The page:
Author(s): Bourne WM
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Abstract In 34 penetrating corneal transplants, endothelial photographs were taken preoperatively and at four postoperative intervals; four days, three weeks, three months, and one year. Preoperative corneas from older donors had larger and more variably sized endothelial cells. Although the mean endothelial cell loss at the four day examination was only 17\%, if continued at a linear rate so that by one year almost half of the central endothelial cells were gone. The continued cell loss was not significantly affected by the operative cell loss, the presence of a lens postoperatively, or the recipient endothelial status. Six of the 34 transplants sustained documented episodes of allograft rejection, but their endothelial cell losses were minimized by prompt treatment with corticosteroids. The cell losses in the 20 phakic and 14 aphakic transplants were similar at both the four-day and one-year intervals, although the aphakic grafts were thicker at both times. Two additional transplants with vitreous touch to the graft endothelium sustained large continuing endothelial cell losses despite maintenance of clear, thin transplants.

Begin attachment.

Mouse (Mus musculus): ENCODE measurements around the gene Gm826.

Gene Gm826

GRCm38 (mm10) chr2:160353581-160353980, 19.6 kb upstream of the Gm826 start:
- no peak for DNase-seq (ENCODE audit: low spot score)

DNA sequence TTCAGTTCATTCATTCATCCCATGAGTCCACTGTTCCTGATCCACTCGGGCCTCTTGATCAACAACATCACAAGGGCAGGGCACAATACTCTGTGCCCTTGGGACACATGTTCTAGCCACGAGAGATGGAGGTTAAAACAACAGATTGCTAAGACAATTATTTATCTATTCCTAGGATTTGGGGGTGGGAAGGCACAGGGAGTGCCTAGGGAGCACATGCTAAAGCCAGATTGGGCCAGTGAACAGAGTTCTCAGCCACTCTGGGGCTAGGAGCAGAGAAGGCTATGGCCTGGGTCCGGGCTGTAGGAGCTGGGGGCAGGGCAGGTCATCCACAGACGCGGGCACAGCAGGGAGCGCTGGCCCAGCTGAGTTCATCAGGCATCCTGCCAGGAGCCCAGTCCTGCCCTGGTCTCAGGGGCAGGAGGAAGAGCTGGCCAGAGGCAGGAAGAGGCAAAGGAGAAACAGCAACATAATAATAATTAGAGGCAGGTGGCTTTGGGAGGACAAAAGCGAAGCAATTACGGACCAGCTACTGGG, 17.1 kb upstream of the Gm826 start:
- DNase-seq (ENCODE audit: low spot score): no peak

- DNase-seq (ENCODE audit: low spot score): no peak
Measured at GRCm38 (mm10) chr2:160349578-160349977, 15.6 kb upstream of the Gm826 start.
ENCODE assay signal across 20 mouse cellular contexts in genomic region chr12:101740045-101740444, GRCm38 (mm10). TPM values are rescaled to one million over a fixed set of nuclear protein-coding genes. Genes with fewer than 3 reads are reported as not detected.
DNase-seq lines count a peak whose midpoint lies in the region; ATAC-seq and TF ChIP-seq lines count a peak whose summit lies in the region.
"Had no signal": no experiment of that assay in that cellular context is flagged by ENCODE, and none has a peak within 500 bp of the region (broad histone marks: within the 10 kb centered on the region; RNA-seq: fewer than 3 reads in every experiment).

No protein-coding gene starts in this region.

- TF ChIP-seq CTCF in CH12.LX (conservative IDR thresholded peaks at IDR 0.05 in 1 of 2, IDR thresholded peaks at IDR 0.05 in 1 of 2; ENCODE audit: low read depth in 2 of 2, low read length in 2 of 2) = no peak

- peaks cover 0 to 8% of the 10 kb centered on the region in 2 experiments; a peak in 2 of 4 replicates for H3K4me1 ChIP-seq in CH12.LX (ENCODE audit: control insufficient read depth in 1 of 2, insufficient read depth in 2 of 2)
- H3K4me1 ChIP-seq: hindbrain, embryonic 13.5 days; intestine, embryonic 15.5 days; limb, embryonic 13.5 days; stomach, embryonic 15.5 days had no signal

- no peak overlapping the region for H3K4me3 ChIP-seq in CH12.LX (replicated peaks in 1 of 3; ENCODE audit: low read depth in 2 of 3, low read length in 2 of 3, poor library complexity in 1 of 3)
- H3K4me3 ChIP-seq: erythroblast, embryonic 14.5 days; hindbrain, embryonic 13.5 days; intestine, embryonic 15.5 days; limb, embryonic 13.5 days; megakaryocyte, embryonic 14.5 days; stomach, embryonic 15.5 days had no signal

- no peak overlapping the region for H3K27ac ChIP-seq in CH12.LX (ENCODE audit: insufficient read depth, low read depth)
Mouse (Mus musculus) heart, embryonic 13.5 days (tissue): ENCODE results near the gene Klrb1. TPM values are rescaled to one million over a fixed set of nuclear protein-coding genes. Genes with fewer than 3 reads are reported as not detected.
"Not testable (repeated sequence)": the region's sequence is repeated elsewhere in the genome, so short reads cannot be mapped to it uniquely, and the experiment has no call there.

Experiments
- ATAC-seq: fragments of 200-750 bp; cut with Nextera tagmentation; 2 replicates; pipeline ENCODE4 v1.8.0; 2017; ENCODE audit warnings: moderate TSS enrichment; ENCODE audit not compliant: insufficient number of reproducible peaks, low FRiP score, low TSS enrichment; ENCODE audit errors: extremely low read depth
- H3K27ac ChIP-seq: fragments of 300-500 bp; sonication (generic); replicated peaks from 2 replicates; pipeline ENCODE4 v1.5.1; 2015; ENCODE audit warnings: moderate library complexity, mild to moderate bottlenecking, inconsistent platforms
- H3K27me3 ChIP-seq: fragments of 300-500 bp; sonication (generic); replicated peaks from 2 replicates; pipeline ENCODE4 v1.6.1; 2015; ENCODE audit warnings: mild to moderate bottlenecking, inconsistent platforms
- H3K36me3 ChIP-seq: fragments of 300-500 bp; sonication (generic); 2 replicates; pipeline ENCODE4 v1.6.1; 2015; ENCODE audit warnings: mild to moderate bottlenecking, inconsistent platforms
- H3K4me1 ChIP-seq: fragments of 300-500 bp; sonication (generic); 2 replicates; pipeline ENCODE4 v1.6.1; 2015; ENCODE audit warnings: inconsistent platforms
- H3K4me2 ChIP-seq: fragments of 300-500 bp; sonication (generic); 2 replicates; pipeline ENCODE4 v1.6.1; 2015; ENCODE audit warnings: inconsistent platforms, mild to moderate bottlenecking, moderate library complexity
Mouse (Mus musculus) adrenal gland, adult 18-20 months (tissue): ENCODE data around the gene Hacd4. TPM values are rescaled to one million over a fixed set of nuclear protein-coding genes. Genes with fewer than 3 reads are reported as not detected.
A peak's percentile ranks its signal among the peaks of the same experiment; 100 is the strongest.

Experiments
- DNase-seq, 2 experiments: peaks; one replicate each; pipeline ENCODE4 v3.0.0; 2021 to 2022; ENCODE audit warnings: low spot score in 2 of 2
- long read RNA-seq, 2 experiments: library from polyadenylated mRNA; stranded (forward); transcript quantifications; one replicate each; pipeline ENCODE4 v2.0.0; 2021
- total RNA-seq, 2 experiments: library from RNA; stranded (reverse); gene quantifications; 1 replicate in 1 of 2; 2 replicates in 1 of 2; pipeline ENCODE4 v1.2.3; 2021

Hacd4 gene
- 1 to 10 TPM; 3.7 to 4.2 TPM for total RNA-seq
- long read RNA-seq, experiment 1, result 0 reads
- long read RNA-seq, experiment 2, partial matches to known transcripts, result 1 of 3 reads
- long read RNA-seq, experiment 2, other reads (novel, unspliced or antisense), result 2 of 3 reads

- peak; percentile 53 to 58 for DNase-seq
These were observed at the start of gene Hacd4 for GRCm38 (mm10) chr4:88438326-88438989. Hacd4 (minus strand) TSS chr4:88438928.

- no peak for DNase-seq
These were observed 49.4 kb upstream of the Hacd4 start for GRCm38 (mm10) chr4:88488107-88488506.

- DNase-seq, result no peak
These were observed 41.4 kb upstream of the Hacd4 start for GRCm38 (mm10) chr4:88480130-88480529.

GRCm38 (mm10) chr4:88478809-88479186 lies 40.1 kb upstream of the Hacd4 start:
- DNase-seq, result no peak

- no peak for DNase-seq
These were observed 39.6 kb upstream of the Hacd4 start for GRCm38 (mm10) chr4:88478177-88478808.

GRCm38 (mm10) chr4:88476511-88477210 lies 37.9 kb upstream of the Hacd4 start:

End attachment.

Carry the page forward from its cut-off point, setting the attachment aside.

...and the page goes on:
This article was published in Ophthalmology
and referenced in Journal of Transplantation Technologies & Research